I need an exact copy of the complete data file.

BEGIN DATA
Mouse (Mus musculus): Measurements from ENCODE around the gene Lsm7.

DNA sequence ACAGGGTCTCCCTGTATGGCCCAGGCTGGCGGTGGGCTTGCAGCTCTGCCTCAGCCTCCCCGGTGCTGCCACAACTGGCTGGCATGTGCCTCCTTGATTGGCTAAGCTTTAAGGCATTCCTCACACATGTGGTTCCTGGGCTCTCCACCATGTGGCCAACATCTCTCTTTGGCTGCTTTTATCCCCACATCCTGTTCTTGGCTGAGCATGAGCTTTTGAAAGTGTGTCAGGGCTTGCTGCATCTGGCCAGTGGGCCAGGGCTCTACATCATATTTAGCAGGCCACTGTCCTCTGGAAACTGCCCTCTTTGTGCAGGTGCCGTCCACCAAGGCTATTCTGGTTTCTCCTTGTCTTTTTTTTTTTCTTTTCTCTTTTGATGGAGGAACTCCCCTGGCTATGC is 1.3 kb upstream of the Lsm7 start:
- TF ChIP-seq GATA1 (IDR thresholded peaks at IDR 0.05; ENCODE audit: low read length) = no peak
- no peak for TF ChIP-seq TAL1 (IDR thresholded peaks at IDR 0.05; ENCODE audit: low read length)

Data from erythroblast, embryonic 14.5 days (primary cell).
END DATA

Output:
Mouse (Mus musculus): Measurements from ENCODE around the gene Lsm7.

DNA sequence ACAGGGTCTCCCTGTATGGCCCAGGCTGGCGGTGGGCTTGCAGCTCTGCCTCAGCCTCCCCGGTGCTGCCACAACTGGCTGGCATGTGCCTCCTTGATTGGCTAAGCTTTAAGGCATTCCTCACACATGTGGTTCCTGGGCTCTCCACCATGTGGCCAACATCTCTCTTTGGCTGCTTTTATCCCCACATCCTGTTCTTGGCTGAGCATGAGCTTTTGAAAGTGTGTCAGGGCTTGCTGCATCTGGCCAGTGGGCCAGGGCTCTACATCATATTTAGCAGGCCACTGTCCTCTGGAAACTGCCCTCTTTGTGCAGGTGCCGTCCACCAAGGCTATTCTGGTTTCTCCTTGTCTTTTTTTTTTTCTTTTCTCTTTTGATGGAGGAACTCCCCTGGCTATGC is 1.3 kb upstream of the Lsm7 start:
- TF ChIP-seq GATA1 (IDR thresholded peaks at IDR 0.05; ENCODE audit: low read length) = no peak
- no peak for TF ChIP-seq TAL1 (IDR thresholded peaks at IDR 0.05; ENCODE audit: low read length)

Data from erythroblast, embryonic 14.5 days (primary cell).